One of the most reliable early sightings was made by Ramón Lista in the late 19th century. While riding in Santa Cruz, he saw a shaggy red-haired creature run across the road ahead of him.He shot at the animal and was amazed that the bullets bounced off its skin.

THE YOWIE

The Richmond River Herald and Northern Districts Advertiser (NSW ) Fri 22 Jun 1906

"...Clifford, who had a 32 Winchester, had his arms at the moment busy working through the bush. As speedily as possible he fired. The animal which, he says, appeared to be 8ft high and 3ft broad, black in color, and covered with hair of great length, gave several un-earthly yells, something like a native bear, and made off. Clifford fired two more shots at it as it fled over a flat".

THE MAPINGUARI

Local people describe the beast as being ferocious, and able to move through the vegetation without making a sound.Other descriptors include long, powerful arms that could tear down a palm tree, and thick, matted fur. The creature is also said to emit a terrifying shriek.

THE YOWIE

Dungog Chronicle : Durham and Gloucester Advertiser Fri 17 Jul 1896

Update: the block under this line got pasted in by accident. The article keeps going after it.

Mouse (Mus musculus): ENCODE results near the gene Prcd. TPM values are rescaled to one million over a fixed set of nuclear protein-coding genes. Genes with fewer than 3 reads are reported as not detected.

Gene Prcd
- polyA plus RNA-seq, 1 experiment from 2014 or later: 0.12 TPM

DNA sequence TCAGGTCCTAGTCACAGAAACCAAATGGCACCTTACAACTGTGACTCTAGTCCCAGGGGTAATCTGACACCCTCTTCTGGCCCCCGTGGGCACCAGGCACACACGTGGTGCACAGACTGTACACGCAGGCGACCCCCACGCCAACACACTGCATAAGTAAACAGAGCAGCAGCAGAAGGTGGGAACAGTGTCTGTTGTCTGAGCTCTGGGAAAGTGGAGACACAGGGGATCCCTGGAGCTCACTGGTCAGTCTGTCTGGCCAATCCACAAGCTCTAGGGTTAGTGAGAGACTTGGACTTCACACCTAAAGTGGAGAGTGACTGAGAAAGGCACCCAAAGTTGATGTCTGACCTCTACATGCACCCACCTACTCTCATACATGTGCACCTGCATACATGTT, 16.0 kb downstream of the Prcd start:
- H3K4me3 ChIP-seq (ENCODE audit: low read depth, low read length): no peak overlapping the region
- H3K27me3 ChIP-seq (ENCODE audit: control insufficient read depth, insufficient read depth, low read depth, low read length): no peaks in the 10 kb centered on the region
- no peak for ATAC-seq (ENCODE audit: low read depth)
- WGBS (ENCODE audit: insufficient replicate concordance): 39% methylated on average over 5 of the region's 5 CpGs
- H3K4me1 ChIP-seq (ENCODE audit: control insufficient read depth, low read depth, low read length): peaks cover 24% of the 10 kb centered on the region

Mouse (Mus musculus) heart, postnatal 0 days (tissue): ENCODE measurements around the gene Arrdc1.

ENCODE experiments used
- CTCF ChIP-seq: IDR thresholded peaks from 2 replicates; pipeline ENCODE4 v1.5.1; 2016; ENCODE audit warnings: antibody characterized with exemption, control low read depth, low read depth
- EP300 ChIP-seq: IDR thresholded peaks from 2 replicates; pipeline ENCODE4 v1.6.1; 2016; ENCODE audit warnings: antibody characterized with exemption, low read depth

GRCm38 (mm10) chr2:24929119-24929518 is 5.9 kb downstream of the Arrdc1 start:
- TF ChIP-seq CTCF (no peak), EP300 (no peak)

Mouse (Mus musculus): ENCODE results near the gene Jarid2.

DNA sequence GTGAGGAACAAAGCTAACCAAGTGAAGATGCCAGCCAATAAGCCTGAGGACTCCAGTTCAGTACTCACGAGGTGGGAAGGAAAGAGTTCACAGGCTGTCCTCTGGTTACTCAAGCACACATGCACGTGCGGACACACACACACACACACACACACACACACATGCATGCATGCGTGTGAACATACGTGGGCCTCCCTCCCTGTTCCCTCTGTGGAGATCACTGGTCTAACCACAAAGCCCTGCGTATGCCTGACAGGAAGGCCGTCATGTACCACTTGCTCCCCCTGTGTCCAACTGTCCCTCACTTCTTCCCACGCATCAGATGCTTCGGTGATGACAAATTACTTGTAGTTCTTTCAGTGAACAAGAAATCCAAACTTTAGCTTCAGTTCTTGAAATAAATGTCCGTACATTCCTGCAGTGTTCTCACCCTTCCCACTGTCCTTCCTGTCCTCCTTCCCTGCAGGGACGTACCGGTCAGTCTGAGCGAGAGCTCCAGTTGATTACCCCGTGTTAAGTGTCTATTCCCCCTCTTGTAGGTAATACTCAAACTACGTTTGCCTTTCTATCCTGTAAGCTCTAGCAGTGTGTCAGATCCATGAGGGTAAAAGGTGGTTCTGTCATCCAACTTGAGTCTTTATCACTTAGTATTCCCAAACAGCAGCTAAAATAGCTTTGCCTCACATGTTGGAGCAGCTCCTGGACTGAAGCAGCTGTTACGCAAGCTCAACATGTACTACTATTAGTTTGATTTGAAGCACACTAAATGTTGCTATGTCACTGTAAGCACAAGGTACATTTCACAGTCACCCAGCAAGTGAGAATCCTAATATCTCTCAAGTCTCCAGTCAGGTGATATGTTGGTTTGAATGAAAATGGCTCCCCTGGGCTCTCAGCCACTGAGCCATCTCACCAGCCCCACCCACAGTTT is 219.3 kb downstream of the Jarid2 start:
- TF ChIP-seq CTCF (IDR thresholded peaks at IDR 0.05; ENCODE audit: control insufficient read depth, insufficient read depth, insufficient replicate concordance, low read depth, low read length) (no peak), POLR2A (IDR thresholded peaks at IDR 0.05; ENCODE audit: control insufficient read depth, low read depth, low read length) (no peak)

A resident of Tenterfield has reported that he was attacked by a large hairy animal like a gorilla. An armed party have gone out in' pursuit of the creature.

Goulburn Evening Penny Post (NSW ) Sat 28 Aug 1886

"Whilst a young man named Flyn was ooking after stock at the back of the Bredbo station one afternoon last week, he was sur- prised to observe a hairy human form, about seven feet in height, walking in the bush.

The wild man walked with an unsteady, swinging, and fast step, his arms being bent forward and nearly reaching the ground, whilst the colour was described as " bay," be-tween a red and chestnut.

Flynn did not take a second look at the uncanny creature .but rode as fast as he could to the homestead of Mr. Crimmings, nearly two miles away, to whom he reported the strange, mysterious affair.

Since then, Mr. Crimmings himself has interviewed the monster, and his account tallies exactly with that given by Mr. Flynn. But Mr. Crimmings heard the animal make a cry that sounded very like " Yahoo."

We hear that Mr. Joseph Hart, of Jingera, also saw the "Yahoo" as he was returning home one afternoon. The strange being is, no doubt, the "wild man" that has been so often talked of about Jingera for so many years past."

THE MAPINGUARI

The Mapinguaris of local folklore have some disturbing characteristics (possibly exaggerated over the years as the legend grew), including having only one eye.

Its smell is putrid and its skin is seemingly impervious to arrows and bullets.

Another feature of the Mapinguari is that it is believed to be carnivorous, although there are no accounts of it ever eating humans.

They tend to attack cattle, killing them and ripping out their tongues with their sharp claws.

The Mapinguari seems to look like Bigfoot but retains certain sloth-like features.

THE YOWIE